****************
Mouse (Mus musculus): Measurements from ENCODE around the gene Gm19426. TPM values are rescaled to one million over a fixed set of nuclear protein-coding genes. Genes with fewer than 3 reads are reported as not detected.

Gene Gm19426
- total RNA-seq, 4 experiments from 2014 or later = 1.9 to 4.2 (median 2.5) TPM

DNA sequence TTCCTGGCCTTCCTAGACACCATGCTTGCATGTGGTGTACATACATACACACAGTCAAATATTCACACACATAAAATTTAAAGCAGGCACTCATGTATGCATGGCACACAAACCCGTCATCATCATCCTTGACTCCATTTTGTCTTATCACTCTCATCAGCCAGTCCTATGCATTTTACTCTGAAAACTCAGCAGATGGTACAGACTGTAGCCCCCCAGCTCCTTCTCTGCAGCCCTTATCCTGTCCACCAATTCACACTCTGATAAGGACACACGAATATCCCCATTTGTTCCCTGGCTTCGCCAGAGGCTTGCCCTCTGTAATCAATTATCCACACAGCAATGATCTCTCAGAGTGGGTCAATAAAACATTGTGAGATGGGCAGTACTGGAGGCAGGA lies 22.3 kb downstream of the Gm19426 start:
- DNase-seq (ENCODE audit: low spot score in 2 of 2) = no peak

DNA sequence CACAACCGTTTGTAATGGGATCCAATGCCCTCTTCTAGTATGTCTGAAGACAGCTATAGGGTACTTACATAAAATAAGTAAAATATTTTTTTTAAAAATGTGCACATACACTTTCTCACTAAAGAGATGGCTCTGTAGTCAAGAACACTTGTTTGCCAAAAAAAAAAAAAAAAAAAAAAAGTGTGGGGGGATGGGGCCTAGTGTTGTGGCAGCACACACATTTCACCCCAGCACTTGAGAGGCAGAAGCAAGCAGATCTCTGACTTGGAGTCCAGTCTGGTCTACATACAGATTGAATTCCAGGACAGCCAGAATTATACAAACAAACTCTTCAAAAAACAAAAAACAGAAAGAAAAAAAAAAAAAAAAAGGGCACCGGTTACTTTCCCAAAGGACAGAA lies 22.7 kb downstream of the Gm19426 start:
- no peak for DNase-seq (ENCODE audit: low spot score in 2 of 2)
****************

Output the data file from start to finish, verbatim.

Mouse (Mus musculus): Measurements from ENCODE around the gene Gm19426. TPM values are rescaled to one million over a fixed set of nuclear protein-coding genes. Genes with fewer than 3 reads are reported as not detected.

Gene Gm19426
- total RNA-seq, 4 experiments from 2014 or later = 1.9 to 4.2 (median 2.5) TPM

DNA sequence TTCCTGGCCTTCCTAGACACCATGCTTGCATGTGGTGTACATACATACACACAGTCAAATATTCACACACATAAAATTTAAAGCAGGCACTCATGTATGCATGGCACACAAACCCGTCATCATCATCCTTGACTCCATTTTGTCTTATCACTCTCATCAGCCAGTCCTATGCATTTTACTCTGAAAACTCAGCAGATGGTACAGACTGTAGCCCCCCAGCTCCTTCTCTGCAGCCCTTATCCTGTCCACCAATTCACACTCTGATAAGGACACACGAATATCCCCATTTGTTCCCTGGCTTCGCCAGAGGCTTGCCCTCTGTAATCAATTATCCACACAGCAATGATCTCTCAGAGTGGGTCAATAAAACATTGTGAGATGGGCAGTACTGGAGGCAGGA lies 22.3 kb downstream of the Gm19426 start:
- DNase-seq (ENCODE audit: low spot score in 2 of 2) = no peak

DNA sequence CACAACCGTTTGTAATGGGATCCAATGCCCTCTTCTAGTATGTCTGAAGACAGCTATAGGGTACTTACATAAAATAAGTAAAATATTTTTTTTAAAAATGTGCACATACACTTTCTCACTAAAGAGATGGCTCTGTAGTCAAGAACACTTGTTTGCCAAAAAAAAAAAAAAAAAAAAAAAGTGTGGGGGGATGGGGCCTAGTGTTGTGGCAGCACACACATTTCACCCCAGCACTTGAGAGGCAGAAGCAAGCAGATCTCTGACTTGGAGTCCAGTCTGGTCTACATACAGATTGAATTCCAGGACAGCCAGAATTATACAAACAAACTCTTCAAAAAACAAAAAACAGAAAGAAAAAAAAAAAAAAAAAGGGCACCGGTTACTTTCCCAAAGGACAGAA lies 22.7 kb downstream of the Gm19426 start:
- no peak for DNase-seq (ENCODE audit: low spot score in 2 of 2)